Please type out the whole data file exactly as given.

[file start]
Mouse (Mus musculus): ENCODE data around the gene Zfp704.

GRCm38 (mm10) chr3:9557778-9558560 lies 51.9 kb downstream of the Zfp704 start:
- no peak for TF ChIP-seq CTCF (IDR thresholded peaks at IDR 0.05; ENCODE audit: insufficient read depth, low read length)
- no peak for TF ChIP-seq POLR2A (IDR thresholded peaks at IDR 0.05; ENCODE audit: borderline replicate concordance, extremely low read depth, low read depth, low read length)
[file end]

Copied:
Mouse (Mus musculus): ENCODE data around the gene Zfp704.

GRCm38 (mm10) chr3:9557778-9558560 lies 51.9 kb downstream of the Zfp704 start:
- no peak for TF ChIP-seq CTCF (IDR thresholded peaks at IDR 0.05; ENCODE audit: insufficient read depth, low read length)
- no peak for TF ChIP-seq POLR2A (IDR thresholded peaks at IDR 0.05; ENCODE audit: borderline replicate concordance, extremely low read depth, low read depth, low read length)